Black Canyon Warner Point

Rating: 
Round Trip Distance: 1.5 miles
Difficulty: Moderate
Elevation: 8147 - 8305 feet
Cellphone: 1-4 bars
Usage: Hiking - Equestrian - No dogs
Time: 1 hr.
Facilities: Vault toilet
Trailhead: Warner Point
Fee: $15/vehicle or Annual Pass
Attractions: Scenic canyon, wildlife, wildflowers, camping, picnic, Visitor Center
   

View Black Canyon Warner Point in a larger map

The Warner Point trail is located within the South Rim section of the Black Canyon of the Gunnison National Park. This short out and back hike, provides some of the best views of the areas surrounding the national park and the lower reaches of the Black Canyon. The trailhead is located at the turn around point at the end of Highway 347 which is the main road on the South Rim. Park rangers lead small tour groups on the Warner Point trail during certain times of the year. More information can be obtained at the South Rim Visitor Center or on their website.


The Warner Point trail is a nature or interpretive trail with stopping points along the way were hikers can learn more about the plants and geology they are seeing. The extra information helps to enrich the parks visitors with a better understanding of the land and provide a more memorable experience. Warner Point is at the end of a ridge that connects it to the parking area.


The trail passes through pinyon and juniper forests interspersed with sage and a variety of other bushes.


There is only about a 20 foot difference in elevation between Warner Point and the trailhead but due to a saddle in the ridge the trail looses about 150 feet of altitude meaning that on an out and back hike you will experience about 300 feet of overall change.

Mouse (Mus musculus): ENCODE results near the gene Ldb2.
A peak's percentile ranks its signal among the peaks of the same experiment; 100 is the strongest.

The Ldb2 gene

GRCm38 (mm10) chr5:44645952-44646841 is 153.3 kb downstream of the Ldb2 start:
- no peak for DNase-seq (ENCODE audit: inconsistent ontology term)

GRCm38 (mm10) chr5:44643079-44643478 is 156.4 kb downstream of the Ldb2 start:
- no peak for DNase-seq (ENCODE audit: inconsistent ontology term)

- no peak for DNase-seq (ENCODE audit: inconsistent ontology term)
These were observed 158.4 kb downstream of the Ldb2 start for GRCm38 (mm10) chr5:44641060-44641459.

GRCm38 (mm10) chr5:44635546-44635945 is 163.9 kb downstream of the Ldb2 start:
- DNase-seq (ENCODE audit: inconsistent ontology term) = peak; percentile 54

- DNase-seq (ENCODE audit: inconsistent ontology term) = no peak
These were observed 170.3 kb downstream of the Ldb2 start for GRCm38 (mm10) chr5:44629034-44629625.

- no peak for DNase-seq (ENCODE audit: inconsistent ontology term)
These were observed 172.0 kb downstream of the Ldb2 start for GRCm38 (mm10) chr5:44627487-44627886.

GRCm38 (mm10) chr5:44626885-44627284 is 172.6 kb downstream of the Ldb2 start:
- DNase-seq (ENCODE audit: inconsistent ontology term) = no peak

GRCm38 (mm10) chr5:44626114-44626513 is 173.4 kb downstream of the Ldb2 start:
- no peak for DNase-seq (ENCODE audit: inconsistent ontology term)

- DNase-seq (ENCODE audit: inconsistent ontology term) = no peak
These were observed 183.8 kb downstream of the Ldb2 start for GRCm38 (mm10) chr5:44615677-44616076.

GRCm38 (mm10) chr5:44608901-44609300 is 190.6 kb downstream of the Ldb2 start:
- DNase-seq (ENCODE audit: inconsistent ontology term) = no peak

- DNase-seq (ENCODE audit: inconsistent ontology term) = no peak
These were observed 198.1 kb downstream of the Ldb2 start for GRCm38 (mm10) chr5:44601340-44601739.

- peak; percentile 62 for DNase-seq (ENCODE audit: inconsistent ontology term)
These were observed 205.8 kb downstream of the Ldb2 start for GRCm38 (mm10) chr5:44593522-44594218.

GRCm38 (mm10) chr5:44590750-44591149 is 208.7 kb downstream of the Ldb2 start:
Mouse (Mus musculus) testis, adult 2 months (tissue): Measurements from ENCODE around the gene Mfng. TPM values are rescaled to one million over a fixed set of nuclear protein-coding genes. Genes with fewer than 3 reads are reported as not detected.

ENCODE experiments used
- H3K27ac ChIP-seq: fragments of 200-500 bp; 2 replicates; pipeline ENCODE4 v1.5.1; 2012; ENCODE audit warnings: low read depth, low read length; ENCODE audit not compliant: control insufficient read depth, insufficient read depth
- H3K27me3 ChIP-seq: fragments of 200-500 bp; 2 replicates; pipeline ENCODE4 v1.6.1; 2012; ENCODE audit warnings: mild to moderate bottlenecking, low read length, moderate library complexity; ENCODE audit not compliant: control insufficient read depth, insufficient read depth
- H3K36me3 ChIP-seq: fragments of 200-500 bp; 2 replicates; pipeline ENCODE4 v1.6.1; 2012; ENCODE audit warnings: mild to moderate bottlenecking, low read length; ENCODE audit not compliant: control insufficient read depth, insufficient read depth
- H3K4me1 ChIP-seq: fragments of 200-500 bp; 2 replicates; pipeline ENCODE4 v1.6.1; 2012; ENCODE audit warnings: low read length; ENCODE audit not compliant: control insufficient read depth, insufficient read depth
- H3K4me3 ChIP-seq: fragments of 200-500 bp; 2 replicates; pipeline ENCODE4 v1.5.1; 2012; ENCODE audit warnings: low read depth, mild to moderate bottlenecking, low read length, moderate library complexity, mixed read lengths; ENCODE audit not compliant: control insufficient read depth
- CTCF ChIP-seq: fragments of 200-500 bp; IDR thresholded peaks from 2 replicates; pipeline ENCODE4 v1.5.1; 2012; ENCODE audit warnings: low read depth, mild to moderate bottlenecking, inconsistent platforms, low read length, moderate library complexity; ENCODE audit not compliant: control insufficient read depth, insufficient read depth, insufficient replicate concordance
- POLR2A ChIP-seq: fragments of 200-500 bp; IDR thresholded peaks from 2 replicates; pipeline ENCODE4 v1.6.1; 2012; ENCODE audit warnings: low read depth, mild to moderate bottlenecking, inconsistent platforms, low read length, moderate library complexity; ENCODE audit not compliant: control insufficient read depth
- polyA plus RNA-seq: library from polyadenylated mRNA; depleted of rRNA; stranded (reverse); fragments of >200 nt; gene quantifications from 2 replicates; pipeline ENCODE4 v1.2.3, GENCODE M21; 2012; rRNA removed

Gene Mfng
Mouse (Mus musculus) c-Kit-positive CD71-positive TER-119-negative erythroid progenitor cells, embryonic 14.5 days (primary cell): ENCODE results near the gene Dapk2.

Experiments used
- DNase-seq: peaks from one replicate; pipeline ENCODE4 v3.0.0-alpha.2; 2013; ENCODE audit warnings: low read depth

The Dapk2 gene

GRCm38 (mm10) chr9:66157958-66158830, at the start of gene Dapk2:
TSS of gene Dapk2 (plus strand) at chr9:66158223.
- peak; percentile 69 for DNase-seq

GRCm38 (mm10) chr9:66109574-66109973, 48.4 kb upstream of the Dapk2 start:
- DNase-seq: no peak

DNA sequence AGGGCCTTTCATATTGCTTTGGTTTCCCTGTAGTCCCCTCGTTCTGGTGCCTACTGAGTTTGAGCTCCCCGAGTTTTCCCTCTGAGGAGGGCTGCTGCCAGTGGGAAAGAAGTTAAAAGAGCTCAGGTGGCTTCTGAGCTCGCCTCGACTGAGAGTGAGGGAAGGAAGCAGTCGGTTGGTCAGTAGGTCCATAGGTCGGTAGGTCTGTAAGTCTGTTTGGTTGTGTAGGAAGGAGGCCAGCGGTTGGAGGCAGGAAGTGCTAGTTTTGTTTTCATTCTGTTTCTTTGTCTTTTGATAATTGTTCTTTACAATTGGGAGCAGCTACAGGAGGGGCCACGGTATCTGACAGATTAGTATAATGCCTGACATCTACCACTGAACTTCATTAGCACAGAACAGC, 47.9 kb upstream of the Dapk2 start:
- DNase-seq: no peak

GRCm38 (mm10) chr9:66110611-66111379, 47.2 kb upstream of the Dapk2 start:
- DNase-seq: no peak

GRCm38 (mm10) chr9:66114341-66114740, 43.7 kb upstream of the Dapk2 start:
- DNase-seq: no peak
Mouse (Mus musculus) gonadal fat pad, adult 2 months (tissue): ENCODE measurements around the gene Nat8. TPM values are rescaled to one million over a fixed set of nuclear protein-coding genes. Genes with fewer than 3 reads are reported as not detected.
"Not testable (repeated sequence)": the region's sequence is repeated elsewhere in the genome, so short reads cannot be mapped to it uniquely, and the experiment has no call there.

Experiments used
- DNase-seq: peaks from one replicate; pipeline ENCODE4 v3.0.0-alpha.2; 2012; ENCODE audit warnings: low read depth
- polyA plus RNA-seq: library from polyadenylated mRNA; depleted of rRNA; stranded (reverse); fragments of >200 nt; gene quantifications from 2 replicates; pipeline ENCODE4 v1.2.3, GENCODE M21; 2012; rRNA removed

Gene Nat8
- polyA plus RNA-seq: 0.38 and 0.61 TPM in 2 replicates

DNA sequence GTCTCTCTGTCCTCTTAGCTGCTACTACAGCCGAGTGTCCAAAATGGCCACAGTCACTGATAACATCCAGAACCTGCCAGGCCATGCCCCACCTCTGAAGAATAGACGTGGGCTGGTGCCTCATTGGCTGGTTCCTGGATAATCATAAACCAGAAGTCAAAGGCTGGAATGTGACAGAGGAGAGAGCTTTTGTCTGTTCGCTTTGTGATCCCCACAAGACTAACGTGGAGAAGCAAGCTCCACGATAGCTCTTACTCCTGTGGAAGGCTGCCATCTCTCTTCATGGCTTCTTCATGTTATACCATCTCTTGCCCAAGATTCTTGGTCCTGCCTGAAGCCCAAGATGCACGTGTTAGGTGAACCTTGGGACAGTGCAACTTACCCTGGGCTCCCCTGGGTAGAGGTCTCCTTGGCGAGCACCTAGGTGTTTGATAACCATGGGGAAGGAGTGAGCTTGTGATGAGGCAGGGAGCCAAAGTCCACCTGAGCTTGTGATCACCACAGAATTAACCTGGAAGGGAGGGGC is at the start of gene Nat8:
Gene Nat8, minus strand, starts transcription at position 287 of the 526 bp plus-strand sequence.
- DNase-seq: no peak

The trail is built very well with steps of stone and logs to make it easier for even the novice hiker to enjoy. There are several benches where you can rest for a moment and take in the views.


Off in the distance to the south you can see the towering mass of Mt. Sneffels in the San Juan mountains that reaches a height of 14,150 feet. To give you an idea of how deep the Black Canyon is you could take all of that height above the treeline that is covered with snow and hide it within the depths of the canyon.


Wildlife is plentiful within the park but at times you have to be watching for it. This picture is of a wild turkey but there are also Gunnison grouse, eagles, deer, elk, mountain lion, coyote and bear.


Just before the trail comes to an end at the point there is a post with a plaque of information about the serviceberry bush. It is at this spot that inner canyon hikers, that were lucky enough to draw a permit, begin their descent into the canyon. At this time this is the only inner canyon hike that uses a lottery system to limit the number of hikers. Permits for other inner canyon hikes can be obtained at the Visitor Center.


Looking north from Warner Point toward the mouth of the Black Canyon you can see the town of Delta, Colorado in the distance with the Grand Mesa in the background. The walls of the canyon open up with a greater distance between the rims and the cliffs appear ever so ragged.


In the other direction the Gunnison River can be seen flowing out of the narrows of the canyon.


There are a large variety of wildflowers in the park such as these shortstyle bluebells.


It is hard to pick a favorite hike out of the many trails in the Black Canyon of the Gunnison National Park but Warner Point is near the top of the list with its panoramic views and well built trail. Be sure to bring your sunscreen and a little water if you are visiting during the warmer months. If you would like to see it for yourself then all you have to do is 'Take a hike'.